Thursday, February 28, 2008

Play Nice

Maven Lacey KayeLooks like the unofficial theme this week is bringing personal experience into our writing. I figure that means it's time to dust off the half-written post that's been up in my drafts folder since late last year and actually, uh, post it.

A defining moment in every woman's life is the day she realizes she looks and/or sounds like her mother. For me, that point of no return occurred when I got my Washington Driver's License. I took a good look at the tiny picture printed there beside my name, swallowed, double-checked the image (just in case), and put it into my wallet.

I vowed never to show it to anyone ever again.

A few years went by and I started to think maybe I had been wrong about the picture. Besides, the more years that passed by, the more I wanted someone to ask me for my license. (Another defining moment in a woman's life?) Then I got the brilliant idea to take my personal photographs to work and put them up as flare in my office. One day a picture of my mother at about 17 or 18 years old went up on my shelf at work. Next to it, and without first realizing the implication, I placed a picture of me at 19 or 20 sitting next to my mother at the kitchen table.

I uttered some very non-PC things, realizing there actually existed inarguable, side-by-side proof I am the spitting image of my mother...and that I probably have been a lot longer than I've wanted to accept it (or even noticed it). Not surprisingly, the people at work picked up on it really fast. At least three times a week I'm asked whether it's me or my mom in the black and white high school photo. I've come to accept it's not a bad thing to look like one's mother when one's coworkers stand and gaze at her photo appreciatively (usually citing that it takes them back to their own high school days...but I say, Go, Mom!). But I grew up hearing I looked like my father and my grandmother on my father's side, so when did I become my mother?

None of that is particularly related to writing, in case you were waiting for the aha moment. But something closely related to the looking like one's mother is the sounding like one's mother, and that IS a subject I can relate to writing.

I hear my mother speak far more often than I'm comfortable with! I feel it in certain non-verbal language I convey with facial expressions and recognize it in my patterns of speech. (Not always a bad thing -- my mother is a very funny person.) But if I could have just one of my mother's characteristics, it would be to carry on her rock-solid determination to treat all people the same no matter what other people think or say about them. In other words, there is nothing cool about being mean to people just because you can be.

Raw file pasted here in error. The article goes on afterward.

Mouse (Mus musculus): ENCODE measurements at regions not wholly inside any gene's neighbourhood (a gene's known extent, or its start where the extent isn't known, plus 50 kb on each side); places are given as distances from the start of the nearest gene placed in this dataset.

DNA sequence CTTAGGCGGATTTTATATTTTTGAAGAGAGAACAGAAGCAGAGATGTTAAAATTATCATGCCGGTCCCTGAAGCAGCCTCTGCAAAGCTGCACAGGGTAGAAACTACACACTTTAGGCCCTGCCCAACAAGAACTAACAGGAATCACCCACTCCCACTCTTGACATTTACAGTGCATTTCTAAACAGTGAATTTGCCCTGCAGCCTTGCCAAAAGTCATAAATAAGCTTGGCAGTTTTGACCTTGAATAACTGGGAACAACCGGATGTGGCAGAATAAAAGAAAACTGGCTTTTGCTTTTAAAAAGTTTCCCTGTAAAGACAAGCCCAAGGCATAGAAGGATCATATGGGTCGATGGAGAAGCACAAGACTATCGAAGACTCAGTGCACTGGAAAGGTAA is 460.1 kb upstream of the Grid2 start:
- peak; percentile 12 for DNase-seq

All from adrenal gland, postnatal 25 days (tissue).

In the last year or so, I've come to realize how often people look to each other to decipher the behavior expected of them in certain situations. When you meet at least one new person a day, it becomes second nature to watch for the verbal and non-verbal cues people give off about each other. It's a quick way to avoid most social gaffes...or at least, most perceived social gaffes. See a man walk into a room and everyone sits a little taller? Without asking, you get the idea he's a person of some authority. Or take my initial introduction to my dentist:

A new dental hygienist worked on my teeth for half an hour, (un)intentionally building trust with me. When the dentist came in, she treated him like an imbecile. She clearly had no respect for him or his ability to practice dentistry. She called him "Doctor" like it was a dirty word. As in, "Doctor, you forgot to get your pick behind you." "Doctor, you just knocked the hose to the floor." I decided then and there my dentist was retarded, instead of assuming my hygienist was a bitch.

...Which I finally figured out the day my regular dentist wasn't there and she had to work with someone else. Apparently, she's the smartest hygienist in the world and all the doctors at her office are morons.

Maven Erica is the one who made me realize how important it is to show the reader how other characters react to your character/situations so the reader knows how to feel about said situations.

Example: My hero is a snarky bastard, but he's not supposed to be unlovable. I routinely would write situations where he would tease his friends but not show the reactions of the people being snarked on. This was an important oversight. I needed to show reader that no one ever took him seriously enough to be offended. The result: People would read through a scene and come away wondering why he had any friends at all. With a few simple subcharacter reactions (or lead-ins), I can point the reader in the direction they need to look.

Another example: How many times have you ever read about the extremely youthful, virginal heroine with child-like beauty and been totally squicked out when the hero can't wait to bed her? But I read The Spymaster's Lady and never once shivered at the description. (Ok, I did once, but it's a perfect example of this subject in action: I had to reread when a man came to the door and said Galba's niece was a pretty child. I actually stopped reading to flip around and make sure no one else had stepped onto the scene, because I was that unused to thinking of Annique as a very youthful-looking girl-child.)

What are your characters saying about each other? What vibes are you giving to your peers or children when you see that annoying coworker or relative? Have you ever noticed how often people look to you to decide how they should treat other people (or react in various unpleasant situations)?